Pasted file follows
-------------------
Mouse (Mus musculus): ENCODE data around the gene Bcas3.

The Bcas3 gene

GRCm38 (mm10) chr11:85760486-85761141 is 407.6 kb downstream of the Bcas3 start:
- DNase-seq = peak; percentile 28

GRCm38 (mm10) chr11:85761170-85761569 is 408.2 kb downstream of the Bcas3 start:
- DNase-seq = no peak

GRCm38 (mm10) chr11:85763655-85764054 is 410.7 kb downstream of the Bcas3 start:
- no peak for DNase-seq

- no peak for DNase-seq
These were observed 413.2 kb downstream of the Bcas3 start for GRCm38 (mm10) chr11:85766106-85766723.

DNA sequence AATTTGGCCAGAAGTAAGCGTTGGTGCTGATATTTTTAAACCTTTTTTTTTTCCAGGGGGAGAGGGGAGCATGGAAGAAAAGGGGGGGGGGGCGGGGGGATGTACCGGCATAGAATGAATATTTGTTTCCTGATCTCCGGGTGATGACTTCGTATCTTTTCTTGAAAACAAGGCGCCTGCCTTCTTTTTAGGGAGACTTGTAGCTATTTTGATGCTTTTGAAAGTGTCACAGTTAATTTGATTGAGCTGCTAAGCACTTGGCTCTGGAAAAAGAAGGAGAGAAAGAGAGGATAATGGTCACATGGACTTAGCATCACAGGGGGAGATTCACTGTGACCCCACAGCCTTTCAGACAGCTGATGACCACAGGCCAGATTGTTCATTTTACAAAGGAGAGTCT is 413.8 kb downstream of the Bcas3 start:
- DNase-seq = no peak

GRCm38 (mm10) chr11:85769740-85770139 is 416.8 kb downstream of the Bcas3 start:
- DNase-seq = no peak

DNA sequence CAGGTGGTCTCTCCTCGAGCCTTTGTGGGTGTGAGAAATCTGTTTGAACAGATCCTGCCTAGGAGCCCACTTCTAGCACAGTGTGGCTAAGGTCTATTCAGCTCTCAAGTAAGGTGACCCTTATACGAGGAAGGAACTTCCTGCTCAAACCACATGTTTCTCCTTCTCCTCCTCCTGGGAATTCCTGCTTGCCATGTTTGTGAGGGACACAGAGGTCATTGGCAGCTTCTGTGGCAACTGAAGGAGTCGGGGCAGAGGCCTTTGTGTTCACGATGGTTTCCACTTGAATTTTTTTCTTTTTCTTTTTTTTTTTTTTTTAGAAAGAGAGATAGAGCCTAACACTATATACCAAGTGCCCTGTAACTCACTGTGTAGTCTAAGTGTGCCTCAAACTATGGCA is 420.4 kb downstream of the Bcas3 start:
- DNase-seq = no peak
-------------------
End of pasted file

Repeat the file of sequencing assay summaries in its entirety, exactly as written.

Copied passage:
Mouse (Mus musculus): ENCODE data around the gene Bcas3.

The Bcas3 gene

GRCm38 (mm10) chr11:85760486-85761141 is 407.6 kb downstream of the Bcas3 start:
- DNase-seq = peak; percentile 28

GRCm38 (mm10) chr11:85761170-85761569 is 408.2 kb downstream of the Bcas3 start:
- DNase-seq = no peak

GRCm38 (mm10) chr11:85763655-85764054 is 410.7 kb downstream of the Bcas3 start:
- no peak for DNase-seq

- no peak for DNase-seq
These were observed 413.2 kb downstream of the Bcas3 start for GRCm38 (mm10) chr11:85766106-85766723.

DNA sequence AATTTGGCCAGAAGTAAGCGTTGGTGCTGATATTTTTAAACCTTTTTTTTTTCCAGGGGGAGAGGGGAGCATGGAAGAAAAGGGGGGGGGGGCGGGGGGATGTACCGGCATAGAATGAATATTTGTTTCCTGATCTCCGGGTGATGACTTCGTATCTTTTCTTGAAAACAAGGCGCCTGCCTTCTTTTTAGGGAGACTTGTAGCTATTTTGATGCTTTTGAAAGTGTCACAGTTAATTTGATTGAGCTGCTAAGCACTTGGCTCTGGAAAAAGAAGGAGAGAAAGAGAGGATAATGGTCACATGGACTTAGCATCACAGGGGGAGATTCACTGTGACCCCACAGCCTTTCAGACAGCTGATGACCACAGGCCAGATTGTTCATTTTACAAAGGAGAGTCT is 413.8 kb downstream of the Bcas3 start:
- DNase-seq = no peak

GRCm38 (mm10) chr11:85769740-85770139 is 416.8 kb downstream of the Bcas3 start:
- DNase-seq = no peak

DNA sequence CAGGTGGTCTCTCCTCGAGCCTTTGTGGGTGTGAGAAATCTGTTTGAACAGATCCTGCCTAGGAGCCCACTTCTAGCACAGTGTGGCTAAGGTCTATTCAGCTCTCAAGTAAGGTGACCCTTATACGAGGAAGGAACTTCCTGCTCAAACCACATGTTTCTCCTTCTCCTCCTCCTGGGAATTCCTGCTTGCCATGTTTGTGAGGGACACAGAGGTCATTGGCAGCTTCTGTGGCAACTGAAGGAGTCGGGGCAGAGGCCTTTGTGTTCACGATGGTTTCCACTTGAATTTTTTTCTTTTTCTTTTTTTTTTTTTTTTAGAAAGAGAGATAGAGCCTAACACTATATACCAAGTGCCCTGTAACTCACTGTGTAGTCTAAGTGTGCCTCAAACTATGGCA is 420.4 kb downstream of the Bcas3 start:
- DNase-seq = no peak